Analysis

Breaking a bit of new ground on water law for the Western states, the Supreme Court on Monday ruled — somewhat hesitantly — that upstream states on a river system in the West can send less of the water they use back downstream for other states, if they do so by more efficient methods of using what they take out of the stream.  The decision focused on the Yellowstone River Compact that covers three Great Plains states’ use of the waters of the Yellowstone and two tributaries, but the key part of the ruling was a more general interpretation of water law doctrine, and added somewhat to it.  In an amusing sidelight in the case, Justice Antonin Scalia gave Wyomingites a new name: “Wyomans.”

The decision in Montana v. Wyoming (137 Original) upheld a proposed ruling by a Special Master the Court had named to filter the new dispute in this long-running legal water war between states that sometimes have to live with drought conditions, reducing their water supplies.  The case is not over yet, but Monday’s ruling settled a key issue that had lately arisen.  Justice Clarence Thomas wrote for a 7-1 Court, with Justice Scalia in dissent alone, and Justice Elena Kagan taking no part.  (The river compact at issue, dating to 1951, also includes the state of North Dakota, but it was not involved in this latest twist in the case.)

The law that governs water rights is different in Western states from that in their Eastern neighbors.  Out West (which includes the Great Plains states), the first one to start using the waters of a river gets a right to it; that is the so-called doctrine of appropriation, or, more popularly, “first in time, first in right”; in Eastern states, by contrast, the one who occupies the bank of the river gets the right to use what is in front of the property; that is the so-called doctrine of riparian rights.

Under the appropriation doctrine, it has long been true that downstream states do have a right to the water that flows into them from upstream, but that is a right junior to the upstream states’ rights to “appropriate” the water first.   The upstream rights, though, are qualified by a legal concept: the law of no injury.  Downstream states can prevent upstream users from taking more water than they previously had, if doing so will cause injury — that is, less water flowing into — the downstream states.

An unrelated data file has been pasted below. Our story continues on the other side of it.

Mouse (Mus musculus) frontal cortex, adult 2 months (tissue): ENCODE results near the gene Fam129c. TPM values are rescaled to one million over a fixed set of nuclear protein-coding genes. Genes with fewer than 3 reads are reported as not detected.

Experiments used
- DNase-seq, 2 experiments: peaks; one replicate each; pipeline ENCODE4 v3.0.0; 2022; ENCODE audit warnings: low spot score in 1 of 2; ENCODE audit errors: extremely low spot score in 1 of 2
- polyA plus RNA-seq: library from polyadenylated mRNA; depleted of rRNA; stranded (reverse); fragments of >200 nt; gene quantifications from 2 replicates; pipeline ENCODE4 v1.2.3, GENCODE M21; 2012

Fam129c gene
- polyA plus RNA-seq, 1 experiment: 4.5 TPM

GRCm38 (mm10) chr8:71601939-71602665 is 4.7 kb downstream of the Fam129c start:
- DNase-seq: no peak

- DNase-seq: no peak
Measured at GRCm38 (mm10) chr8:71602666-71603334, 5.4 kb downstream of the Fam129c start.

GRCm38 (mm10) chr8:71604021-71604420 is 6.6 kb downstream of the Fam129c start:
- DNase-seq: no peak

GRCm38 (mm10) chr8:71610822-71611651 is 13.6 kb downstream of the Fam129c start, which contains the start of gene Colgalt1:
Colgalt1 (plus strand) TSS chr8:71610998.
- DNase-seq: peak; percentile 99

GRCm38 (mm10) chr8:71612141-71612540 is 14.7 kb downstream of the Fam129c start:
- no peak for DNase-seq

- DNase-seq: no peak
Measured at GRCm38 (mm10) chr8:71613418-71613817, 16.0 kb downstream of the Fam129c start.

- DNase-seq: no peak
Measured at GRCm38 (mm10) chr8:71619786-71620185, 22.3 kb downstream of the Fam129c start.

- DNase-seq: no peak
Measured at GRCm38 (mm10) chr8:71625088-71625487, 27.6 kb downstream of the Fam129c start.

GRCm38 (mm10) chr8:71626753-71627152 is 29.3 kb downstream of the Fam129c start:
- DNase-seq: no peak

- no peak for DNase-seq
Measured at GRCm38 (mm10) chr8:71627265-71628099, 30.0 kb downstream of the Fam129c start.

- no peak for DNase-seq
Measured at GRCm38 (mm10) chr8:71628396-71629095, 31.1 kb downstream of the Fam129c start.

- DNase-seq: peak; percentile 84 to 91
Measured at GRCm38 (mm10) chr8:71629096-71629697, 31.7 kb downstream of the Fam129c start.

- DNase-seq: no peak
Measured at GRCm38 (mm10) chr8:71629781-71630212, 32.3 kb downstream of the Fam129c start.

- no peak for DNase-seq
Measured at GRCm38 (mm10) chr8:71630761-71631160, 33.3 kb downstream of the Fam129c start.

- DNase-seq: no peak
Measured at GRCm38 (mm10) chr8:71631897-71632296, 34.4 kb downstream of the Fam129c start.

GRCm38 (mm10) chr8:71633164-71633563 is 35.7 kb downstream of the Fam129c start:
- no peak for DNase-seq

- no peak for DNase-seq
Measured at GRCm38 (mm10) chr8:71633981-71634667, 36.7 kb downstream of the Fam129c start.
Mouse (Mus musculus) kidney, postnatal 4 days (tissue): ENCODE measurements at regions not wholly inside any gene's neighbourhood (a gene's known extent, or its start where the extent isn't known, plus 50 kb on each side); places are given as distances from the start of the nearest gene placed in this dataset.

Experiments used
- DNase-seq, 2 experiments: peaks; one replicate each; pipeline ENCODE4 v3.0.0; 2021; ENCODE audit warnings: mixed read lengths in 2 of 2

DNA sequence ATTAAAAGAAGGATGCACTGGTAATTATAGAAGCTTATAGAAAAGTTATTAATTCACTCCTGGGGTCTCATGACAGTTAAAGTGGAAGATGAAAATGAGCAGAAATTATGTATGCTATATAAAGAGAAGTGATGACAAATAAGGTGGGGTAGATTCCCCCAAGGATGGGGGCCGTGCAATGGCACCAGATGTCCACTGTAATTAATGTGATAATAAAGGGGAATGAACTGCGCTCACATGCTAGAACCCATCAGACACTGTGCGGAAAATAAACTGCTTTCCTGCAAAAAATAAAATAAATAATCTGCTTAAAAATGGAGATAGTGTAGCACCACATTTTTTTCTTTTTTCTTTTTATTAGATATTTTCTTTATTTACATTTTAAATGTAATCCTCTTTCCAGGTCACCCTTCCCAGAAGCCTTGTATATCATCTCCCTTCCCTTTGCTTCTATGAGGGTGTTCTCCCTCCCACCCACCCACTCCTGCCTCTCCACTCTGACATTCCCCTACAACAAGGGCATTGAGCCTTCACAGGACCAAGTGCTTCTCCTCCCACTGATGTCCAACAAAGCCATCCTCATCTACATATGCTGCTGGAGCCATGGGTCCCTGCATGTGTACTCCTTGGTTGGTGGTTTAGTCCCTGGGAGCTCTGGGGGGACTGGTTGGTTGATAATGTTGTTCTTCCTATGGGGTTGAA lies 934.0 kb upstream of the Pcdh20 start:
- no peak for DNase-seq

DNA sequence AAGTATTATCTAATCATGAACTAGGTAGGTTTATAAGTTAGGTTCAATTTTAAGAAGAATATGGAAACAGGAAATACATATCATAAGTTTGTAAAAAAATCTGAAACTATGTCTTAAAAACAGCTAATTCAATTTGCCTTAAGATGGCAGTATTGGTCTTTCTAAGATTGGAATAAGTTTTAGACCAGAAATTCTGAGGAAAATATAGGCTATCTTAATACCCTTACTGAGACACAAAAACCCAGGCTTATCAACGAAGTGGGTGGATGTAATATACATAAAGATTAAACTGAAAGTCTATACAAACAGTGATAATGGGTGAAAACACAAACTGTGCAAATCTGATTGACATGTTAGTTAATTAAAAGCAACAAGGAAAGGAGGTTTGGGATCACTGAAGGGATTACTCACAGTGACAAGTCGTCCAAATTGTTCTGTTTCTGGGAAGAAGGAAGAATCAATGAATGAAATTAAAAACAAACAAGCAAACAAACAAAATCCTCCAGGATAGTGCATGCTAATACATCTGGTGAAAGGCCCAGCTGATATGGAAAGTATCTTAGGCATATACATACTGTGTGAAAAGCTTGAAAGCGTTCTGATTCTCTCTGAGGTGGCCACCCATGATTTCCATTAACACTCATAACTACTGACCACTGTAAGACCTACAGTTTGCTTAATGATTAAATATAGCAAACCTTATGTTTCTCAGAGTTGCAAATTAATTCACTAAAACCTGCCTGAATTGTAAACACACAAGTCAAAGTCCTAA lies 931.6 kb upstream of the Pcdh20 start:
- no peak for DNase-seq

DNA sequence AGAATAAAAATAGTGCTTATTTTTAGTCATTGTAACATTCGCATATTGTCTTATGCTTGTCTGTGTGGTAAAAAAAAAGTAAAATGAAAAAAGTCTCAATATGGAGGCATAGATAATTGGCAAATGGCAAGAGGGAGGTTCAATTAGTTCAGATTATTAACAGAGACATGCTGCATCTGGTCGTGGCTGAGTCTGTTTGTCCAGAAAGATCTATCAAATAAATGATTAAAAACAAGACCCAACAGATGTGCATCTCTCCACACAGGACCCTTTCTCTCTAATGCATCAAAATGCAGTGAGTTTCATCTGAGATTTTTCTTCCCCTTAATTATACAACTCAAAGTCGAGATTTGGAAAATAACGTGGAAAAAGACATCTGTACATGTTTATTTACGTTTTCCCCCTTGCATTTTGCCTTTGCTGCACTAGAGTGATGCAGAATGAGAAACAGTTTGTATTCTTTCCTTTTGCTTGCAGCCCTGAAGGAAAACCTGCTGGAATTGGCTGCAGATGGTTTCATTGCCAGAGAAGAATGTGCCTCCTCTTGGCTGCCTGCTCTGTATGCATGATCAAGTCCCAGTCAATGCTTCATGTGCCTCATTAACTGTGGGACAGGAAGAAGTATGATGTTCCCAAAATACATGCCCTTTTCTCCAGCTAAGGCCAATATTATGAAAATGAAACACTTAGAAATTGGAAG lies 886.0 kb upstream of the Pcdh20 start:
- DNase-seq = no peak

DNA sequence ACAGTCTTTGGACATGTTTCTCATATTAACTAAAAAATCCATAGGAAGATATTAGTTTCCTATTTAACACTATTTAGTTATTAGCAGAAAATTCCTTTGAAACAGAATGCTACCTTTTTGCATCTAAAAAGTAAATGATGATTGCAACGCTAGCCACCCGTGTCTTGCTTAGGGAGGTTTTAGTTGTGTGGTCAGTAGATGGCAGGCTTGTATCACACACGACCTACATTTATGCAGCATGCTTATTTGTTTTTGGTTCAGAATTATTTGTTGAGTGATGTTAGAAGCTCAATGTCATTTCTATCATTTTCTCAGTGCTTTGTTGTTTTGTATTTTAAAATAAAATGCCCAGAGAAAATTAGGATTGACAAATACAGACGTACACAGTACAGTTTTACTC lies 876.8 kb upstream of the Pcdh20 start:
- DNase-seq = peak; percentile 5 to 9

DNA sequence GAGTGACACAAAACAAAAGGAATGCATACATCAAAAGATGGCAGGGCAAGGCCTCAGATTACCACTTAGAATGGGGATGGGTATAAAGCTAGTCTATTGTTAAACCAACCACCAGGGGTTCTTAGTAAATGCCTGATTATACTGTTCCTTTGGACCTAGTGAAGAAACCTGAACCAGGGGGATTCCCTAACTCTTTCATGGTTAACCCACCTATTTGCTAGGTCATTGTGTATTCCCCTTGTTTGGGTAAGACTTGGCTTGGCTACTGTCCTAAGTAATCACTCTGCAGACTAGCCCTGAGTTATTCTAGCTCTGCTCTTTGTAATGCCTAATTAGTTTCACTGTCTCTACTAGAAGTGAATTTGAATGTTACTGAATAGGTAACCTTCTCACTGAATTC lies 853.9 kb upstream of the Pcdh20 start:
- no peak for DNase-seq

What has not been true (and this is what Monday’s decision resolved for the first time in the Court’s history of dealing with many river cases over the decades) is what is called “the law of return flows.”   If that were a binding part of water law, it would mean that the upstream state, after making use of the waters it draws, was obliged to return the same amount of water to the stream, to flow down to its neighboring states.   That is a concept, the Court said, that remains unclear, and, in fact, Justice Thomas said no cases could be found on it in any Western state court.  (State courts are consulted on such matters, of course, because water law is basically state law.  When the Supreme Court interprets water law, it is fundamentally interpreting state law — as it did on Monday, looking closely at what Montana and Wyoming courts have said about appropriation rights.)

So, with what appeared to be some apology for stepping too deeply into this murky issue, and noting that it was moving with “caution,” the Court found no basis for a “law of return flows,” as downstream state Montana had claimed.   Montana had argued that, under the 1951 Compact, it had a right to have Wyoming put back into the Yellowstone, Powder and Tongue Rivers, the same amount of water it had drawn out in 1950 and then used to irrigate its farm and ranch lands.